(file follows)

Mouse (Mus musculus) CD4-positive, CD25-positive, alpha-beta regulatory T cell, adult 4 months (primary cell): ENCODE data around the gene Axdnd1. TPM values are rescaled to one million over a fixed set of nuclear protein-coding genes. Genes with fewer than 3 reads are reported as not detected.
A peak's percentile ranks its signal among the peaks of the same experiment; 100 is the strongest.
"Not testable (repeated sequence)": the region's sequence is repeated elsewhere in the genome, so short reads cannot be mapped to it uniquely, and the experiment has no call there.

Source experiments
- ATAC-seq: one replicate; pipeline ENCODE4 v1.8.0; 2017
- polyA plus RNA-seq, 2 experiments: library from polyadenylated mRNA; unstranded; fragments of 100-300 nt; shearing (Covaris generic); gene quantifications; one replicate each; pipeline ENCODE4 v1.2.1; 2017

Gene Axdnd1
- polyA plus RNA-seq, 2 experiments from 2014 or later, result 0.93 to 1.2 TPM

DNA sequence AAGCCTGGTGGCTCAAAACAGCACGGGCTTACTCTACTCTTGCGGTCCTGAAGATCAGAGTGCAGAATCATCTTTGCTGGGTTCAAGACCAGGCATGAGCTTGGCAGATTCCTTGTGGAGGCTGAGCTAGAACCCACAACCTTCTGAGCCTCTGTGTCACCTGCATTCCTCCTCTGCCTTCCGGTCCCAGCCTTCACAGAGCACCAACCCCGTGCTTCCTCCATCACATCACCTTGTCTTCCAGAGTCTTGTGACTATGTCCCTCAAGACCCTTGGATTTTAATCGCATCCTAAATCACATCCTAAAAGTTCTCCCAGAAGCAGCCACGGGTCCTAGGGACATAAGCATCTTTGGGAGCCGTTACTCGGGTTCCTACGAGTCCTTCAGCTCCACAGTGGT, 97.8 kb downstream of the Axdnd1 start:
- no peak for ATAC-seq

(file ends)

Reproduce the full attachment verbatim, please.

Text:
Mouse (Mus musculus) CD4-positive, CD25-positive, alpha-beta regulatory T cell, adult 4 months (primary cell): ENCODE data around the gene Axdnd1. TPM values are rescaled to one million over a fixed set of nuclear protein-coding genes. Genes with fewer than 3 reads are reported as not detected.
A peak's percentile ranks its signal among the peaks of the same experiment; 100 is the strongest.
"Not testable (repeated sequence)": the region's sequence is repeated elsewhere in the genome, so short reads cannot be mapped to it uniquely, and the experiment has no call there.

Source experiments
- ATAC-seq: one replicate; pipeline ENCODE4 v1.8.0; 2017
- polyA plus RNA-seq, 2 experiments: library from polyadenylated mRNA; unstranded; fragments of 100-300 nt; shearing (Covaris generic); gene quantifications; one replicate each; pipeline ENCODE4 v1.2.1; 2017

Gene Axdnd1
- polyA plus RNA-seq, 2 experiments from 2014 or later, result 0.93 to 1.2 TPM

DNA sequence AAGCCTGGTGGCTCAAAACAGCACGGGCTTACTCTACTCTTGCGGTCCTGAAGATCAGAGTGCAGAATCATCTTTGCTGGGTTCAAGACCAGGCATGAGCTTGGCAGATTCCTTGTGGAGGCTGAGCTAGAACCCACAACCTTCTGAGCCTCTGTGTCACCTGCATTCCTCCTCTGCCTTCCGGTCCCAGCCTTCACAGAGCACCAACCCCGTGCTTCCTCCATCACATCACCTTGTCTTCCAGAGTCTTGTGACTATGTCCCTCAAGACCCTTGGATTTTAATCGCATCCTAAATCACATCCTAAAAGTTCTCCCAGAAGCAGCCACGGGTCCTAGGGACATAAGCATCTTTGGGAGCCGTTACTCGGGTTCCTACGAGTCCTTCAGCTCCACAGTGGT, 97.8 kb downstream of the Axdnd1 start:
- no peak for ATAC-seq